This is what ethicists call a moral dilemma: when two (or more)_ options are available, all presumably equally important yet also independent and exclusive (I can’t do two or more actions, only one right now), all of which  would be morally right, and a decision must be made. So the church in this case would have to decide: do I act on my principles related to birth control, or on other principles:  helping the indigent no matter their religious affiliation; providing fair and just benefits to our employees. OK, a difficult decision if all of these items are equal.  This is a true moral dilemma.  There are lots of Catholic teachings about the vision of what a Catholic conception of a good society with social justice entails.  As Nuala Kenny states in chapter 13 of Prevention vs. Treatment:  What’s the Right Balance? :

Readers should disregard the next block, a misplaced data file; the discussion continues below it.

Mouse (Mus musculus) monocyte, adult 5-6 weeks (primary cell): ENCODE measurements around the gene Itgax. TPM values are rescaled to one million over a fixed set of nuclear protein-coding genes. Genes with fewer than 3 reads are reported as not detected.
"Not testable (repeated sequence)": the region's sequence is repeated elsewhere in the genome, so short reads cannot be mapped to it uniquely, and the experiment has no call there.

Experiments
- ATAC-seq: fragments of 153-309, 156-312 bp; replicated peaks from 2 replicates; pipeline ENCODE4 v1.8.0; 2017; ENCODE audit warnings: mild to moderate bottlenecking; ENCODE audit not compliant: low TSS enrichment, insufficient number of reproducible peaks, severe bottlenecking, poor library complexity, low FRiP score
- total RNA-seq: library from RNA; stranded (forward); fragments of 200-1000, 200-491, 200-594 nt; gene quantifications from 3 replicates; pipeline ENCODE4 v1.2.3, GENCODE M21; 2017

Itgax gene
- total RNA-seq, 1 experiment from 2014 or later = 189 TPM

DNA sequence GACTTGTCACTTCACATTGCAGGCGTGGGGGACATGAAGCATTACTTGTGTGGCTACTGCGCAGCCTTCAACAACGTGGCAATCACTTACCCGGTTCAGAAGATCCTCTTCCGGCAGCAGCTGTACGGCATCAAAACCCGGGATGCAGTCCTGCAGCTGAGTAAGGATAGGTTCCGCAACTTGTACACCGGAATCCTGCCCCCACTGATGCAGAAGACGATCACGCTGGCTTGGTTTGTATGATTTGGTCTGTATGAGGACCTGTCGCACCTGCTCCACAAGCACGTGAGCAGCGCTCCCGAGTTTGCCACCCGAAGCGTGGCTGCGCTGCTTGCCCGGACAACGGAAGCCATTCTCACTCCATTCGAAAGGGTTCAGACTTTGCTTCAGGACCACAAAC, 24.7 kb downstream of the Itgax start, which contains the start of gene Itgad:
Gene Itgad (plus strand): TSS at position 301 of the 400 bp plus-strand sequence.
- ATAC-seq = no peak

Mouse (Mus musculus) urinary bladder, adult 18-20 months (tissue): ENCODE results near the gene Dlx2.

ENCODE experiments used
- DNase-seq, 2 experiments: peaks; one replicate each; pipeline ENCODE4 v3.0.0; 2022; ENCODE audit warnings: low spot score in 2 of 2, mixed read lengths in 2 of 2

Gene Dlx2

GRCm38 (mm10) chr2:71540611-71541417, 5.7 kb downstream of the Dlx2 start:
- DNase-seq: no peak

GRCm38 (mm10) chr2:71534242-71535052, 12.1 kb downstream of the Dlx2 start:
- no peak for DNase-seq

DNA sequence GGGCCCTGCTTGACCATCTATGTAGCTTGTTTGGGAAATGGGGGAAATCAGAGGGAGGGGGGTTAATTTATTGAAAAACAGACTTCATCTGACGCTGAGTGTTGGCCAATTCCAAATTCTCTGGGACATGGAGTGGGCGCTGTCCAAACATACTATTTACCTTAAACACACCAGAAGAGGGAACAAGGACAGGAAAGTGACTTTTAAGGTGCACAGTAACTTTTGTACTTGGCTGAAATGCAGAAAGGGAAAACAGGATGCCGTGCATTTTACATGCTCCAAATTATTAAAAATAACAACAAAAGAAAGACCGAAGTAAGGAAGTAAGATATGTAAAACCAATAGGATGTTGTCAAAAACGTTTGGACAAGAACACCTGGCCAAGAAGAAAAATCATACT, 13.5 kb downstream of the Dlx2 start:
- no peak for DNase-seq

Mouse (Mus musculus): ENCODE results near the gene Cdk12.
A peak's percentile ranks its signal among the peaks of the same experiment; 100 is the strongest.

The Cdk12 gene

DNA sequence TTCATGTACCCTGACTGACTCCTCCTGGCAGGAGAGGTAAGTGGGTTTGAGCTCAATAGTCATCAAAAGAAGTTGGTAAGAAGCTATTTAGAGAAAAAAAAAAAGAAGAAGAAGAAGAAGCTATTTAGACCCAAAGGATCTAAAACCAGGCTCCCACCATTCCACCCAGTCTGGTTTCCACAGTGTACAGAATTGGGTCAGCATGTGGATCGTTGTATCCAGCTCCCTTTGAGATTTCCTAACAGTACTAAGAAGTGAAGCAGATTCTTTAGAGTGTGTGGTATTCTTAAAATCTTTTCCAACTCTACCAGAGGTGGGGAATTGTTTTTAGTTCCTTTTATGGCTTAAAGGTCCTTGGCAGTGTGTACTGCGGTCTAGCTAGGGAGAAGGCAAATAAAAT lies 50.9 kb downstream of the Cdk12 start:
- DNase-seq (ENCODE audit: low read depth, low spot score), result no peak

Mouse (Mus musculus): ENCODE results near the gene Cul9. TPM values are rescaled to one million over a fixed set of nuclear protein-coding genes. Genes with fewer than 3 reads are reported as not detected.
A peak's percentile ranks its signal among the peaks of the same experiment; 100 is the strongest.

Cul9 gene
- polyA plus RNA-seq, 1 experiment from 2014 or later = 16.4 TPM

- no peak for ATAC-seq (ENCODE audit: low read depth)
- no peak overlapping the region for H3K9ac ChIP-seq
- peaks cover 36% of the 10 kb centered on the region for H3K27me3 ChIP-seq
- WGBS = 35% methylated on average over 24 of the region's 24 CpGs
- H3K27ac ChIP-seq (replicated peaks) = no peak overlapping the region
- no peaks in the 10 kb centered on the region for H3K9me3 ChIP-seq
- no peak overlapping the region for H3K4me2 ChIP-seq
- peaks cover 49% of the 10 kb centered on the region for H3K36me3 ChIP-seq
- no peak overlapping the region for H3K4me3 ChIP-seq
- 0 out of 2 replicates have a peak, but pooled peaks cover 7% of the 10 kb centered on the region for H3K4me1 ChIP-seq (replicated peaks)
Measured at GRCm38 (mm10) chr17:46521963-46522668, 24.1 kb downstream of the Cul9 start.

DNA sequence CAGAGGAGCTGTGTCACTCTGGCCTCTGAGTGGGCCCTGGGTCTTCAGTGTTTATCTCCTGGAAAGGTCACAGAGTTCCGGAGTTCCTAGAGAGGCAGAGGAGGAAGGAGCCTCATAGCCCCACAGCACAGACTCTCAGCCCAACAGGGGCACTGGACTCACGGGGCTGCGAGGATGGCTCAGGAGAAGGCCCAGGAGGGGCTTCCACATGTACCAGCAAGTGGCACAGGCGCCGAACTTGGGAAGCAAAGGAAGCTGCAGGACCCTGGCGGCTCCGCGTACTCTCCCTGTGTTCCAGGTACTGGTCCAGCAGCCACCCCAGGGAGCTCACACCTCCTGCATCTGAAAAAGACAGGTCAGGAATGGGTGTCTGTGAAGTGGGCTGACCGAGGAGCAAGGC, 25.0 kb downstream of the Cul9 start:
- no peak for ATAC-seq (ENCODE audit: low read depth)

• Dignity of the human person
  • Social interdependence and social solidarity
  • Commitment to the common good
  • Special obligation to the poor and vulnerable
  • Stewardship of resources
  • Subsidiarity decisions should be made at level of those most affected.

The church then needs to decide if this concept of social justice for the poor and vulnerable, something they tend to generously through various services they provide to non-Catholics as well as Catholics, is less important for the common good than not providing birth control as a benefit.  They could provide the benefit while preaching to their employees that it shouldn’t be used, in order to be in compliance with the federal rules.